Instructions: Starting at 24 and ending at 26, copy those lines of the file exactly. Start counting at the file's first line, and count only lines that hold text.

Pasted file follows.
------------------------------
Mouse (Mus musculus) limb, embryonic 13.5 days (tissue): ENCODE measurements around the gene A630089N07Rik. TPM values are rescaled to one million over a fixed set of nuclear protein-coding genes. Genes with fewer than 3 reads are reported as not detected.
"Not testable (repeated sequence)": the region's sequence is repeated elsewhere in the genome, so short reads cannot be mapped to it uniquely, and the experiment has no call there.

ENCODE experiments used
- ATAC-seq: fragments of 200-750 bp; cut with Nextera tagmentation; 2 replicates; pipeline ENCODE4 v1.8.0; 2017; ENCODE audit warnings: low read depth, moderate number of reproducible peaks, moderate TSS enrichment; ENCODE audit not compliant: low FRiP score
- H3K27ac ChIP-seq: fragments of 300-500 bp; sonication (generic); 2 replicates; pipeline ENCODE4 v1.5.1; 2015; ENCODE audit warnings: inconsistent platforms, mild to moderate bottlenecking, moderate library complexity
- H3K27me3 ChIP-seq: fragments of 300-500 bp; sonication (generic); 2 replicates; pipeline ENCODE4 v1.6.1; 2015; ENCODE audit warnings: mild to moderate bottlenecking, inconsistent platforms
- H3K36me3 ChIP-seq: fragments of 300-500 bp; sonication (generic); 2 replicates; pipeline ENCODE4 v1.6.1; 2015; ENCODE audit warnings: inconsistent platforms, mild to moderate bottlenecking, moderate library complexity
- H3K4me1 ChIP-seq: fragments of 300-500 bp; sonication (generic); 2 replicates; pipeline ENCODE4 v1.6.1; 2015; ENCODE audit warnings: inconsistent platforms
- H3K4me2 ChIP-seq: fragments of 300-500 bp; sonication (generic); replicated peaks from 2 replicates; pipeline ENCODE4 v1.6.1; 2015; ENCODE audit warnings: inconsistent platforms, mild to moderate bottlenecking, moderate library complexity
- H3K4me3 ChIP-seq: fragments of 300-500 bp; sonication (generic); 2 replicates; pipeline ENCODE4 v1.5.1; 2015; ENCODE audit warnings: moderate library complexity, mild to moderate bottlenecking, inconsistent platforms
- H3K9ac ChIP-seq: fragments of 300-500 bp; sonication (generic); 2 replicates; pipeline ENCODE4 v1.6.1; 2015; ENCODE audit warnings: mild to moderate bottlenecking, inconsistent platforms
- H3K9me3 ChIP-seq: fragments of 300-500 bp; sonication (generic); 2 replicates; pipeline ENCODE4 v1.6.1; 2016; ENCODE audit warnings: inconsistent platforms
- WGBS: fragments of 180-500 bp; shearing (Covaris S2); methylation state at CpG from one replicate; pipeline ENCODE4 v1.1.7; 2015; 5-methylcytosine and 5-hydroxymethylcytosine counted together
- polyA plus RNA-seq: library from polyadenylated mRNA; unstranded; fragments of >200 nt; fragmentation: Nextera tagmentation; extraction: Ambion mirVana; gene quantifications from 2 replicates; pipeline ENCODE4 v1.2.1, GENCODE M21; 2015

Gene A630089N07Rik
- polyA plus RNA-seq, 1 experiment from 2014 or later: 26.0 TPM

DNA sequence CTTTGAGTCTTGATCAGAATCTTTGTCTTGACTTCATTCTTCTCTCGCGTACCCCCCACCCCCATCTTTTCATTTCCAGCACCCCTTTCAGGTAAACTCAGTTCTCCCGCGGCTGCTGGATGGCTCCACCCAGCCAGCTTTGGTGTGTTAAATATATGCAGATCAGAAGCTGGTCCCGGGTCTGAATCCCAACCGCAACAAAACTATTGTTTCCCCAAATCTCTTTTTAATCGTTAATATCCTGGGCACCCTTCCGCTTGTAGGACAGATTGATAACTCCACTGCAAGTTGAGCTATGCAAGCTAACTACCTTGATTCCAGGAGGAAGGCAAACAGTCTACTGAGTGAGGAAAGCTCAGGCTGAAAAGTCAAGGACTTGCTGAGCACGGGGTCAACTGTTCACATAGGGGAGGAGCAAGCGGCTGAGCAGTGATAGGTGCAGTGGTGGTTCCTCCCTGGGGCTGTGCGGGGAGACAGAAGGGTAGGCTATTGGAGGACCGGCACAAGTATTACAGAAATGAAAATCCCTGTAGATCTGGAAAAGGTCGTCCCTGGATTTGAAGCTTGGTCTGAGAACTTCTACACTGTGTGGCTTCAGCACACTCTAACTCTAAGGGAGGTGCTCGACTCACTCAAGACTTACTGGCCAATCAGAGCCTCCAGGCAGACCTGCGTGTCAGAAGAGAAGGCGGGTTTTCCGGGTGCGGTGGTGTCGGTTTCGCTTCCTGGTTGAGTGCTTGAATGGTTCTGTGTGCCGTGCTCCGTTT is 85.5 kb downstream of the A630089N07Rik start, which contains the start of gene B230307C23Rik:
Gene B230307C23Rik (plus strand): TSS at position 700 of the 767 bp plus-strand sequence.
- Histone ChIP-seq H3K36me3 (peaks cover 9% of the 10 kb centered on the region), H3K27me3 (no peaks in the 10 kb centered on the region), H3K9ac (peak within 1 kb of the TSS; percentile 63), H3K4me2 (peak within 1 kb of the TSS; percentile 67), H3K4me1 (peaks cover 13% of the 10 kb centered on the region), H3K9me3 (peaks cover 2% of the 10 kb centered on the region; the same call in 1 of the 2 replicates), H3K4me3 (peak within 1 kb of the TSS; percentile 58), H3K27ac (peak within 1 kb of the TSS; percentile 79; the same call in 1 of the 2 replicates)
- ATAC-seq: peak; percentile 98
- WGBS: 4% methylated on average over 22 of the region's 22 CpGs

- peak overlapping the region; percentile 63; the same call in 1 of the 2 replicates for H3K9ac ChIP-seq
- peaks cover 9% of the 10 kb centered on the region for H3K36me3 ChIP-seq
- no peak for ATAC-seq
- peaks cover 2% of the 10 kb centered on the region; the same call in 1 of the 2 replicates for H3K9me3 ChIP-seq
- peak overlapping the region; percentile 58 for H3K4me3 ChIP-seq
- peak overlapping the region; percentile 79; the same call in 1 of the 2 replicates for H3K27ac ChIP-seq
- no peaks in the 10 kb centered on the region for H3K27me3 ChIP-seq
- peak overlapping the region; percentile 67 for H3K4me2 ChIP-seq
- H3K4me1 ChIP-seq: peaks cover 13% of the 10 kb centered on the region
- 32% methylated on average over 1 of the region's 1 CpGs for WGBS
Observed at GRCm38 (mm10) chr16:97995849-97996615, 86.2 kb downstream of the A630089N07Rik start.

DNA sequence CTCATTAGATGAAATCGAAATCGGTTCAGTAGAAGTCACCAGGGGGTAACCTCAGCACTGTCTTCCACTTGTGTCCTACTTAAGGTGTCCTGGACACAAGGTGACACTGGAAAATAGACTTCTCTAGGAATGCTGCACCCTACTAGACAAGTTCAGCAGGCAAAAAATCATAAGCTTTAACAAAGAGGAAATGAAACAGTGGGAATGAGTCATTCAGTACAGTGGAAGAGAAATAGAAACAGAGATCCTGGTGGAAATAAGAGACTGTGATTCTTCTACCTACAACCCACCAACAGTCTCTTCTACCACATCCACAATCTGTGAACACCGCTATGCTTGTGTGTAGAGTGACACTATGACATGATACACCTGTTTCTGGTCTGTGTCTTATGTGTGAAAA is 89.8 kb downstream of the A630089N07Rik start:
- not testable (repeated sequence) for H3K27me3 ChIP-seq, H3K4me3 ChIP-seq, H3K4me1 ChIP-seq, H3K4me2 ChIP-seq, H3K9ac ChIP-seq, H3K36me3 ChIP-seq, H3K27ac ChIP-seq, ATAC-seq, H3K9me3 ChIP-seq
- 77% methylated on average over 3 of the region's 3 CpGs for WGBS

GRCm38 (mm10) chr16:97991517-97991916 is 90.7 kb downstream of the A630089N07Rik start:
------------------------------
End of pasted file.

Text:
- no peak for ATAC-seq
- peaks cover 2% of the 10 kb centered on the region; the same call in 1 of the 2 replicates for H3K9me3 ChIP-seq
- peak overlapping the region; percentile 58 for H3K4me3 ChIP-seq